Quite by accident I ran into the book Between Occultism and Nazism of Peter Staudenmaier. It is not one of these popular books about occult interest of Nazis, but an academic publication about how esotericists, mostly Anthroposophists, acted during World War II and how the regime reacted to them. It is not immediately a wildly interesting subject at first sight, but in a way this could say something about Farwerck and people in his vicinity.
Looking back today it is quite incredible that people with -in this example- Antroposophist leanings would see anything in the upcoming of a regime that would destroy millions of lives, the same as it strikes us as odd that Farwerck was of the opinion that he could work for his fellow man through workers’ unions, Freemasonry, the Rotary and National-Socialism. Staudenmaier has some observations that may help explain this.
As homogenous as we may think the German National-Socialist movement was (or the Italian fascist movement), it was actually pretty divided on some points. One of these points was “occultism”. Some of the leaders were involved themselves in one type or another, while others -that later on would get the upper hand- were fiercely against anything that smelled of it and arrange prohibitions from 1935 on, yet under strong opposition of supporters.
Anthroposophy tried to navigate the changing sentiments. The book is no fun read when you think Anthroposophy stayed miles away from anything that had anything to do with the new regime. The author investigates Rudolf Steiner (1891-1925) who had some strong ideas, Also some of his followers showed sentiments that would nowadays cause persecution. As the new regime got more foot, the Anthroposophical Society tried to navigate the new waters to prevent being forbidden like similar groups. The worked for a while and some ‘factions’ (such as The Christian Community) remained in their seats even longer. Also interesting are the cases of biodynamic agriculture and Anthroposophical medicine which by many high-ranking Nazis (including Rudolf Hess) were exactly how they wanted to reform, so they tried to soak them off of Anthroposophy and have it continue. The ever increasing anti-occult faction also won that battle though (when Hess fled to the UK).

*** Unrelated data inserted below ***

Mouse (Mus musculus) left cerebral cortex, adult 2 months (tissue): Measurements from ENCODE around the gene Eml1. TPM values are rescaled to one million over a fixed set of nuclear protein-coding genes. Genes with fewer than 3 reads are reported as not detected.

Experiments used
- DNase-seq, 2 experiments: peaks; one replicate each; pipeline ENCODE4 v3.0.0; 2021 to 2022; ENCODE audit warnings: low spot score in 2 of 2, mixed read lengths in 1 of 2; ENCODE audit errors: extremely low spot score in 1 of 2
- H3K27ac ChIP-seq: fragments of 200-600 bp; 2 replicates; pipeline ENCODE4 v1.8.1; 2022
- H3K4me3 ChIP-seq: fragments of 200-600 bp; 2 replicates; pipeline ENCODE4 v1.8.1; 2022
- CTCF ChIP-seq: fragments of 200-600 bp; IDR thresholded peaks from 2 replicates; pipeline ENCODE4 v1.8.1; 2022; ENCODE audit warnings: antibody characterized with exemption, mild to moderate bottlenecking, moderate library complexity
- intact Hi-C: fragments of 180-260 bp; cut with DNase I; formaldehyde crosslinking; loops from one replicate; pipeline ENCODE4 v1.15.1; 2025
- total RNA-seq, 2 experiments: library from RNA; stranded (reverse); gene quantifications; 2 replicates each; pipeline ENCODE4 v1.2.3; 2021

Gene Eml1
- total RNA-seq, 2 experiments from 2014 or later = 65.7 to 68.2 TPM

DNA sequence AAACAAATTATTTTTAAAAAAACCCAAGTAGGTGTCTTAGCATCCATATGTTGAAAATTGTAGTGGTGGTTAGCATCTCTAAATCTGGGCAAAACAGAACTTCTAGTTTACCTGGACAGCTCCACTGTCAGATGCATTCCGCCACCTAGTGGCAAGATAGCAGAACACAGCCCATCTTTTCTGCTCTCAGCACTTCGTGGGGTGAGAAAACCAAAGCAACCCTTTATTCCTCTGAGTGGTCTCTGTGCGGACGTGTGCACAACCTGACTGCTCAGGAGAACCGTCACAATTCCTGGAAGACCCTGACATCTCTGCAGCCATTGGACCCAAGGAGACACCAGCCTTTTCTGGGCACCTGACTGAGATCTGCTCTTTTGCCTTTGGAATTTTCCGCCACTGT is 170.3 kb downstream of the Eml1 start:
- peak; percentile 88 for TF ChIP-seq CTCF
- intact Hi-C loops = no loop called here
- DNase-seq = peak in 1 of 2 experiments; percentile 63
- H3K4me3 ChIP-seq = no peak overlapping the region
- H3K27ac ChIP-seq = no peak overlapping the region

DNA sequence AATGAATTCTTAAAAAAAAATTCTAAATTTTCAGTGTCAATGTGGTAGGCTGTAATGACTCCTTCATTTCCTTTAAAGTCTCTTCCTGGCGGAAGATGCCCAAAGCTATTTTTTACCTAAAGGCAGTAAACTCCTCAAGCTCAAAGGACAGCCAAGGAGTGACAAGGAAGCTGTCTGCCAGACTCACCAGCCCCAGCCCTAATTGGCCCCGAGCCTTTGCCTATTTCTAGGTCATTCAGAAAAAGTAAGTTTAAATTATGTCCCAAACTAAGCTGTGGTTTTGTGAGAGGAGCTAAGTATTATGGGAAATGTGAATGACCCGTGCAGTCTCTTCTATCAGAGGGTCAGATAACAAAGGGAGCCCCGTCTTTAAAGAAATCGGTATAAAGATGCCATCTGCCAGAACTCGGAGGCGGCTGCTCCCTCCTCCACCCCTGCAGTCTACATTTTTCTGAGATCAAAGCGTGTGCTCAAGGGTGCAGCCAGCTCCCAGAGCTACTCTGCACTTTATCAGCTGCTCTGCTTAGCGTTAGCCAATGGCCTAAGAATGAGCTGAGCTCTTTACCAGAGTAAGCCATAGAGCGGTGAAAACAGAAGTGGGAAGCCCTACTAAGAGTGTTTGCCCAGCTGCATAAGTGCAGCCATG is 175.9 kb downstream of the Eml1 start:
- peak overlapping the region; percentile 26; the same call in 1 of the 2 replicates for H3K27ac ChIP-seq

Whether invoking common foes or common goals, anthroposophists and Nazis were able to reach a degree of agreement when their overlapping agendas appeared to be in accord. (p. 155)
Says Staudenmaier on page 155. Indeed there was overlap. Anthroposophy put a lot of stress on Germanness and not infrequently found the races of Northern Europe superior to other races. Also certain reforms were part of the agendas of both Anthroposophists as (certain) National-Socialists.
Anthroposophist responses to Nazism revolved around differing conceptions of national renewal and Germany’s destiny. While some anthroposophists saw National Socialism as a form of materialism and considered Hitler’s movement a threat to their own claim to spiritual guidance, others saw National Socialism as a harbinger of spiritual regeneration and an embodiment of the German mission to redeem the world. (p. 145)
The other way around, there was some interest as well.
The crossover between Steiner’s teachings and National Socialism did not go unnoticed among sympathetic observers. For some Nazi officials, anthroposophy still had much to offer in the effort to renew the German nation. The extensive cooperation between Nazis and anthroposophists in the fields of health care, agriculture, education, and elsewhere gave institutional expression to the
ideological affinities linking the two worldviews. (p. 175)
A faction growing in influence within Nazi Germany was staunchly anti-occultism -though- so whatever had but the slightest scent of “occultism” had to vanish.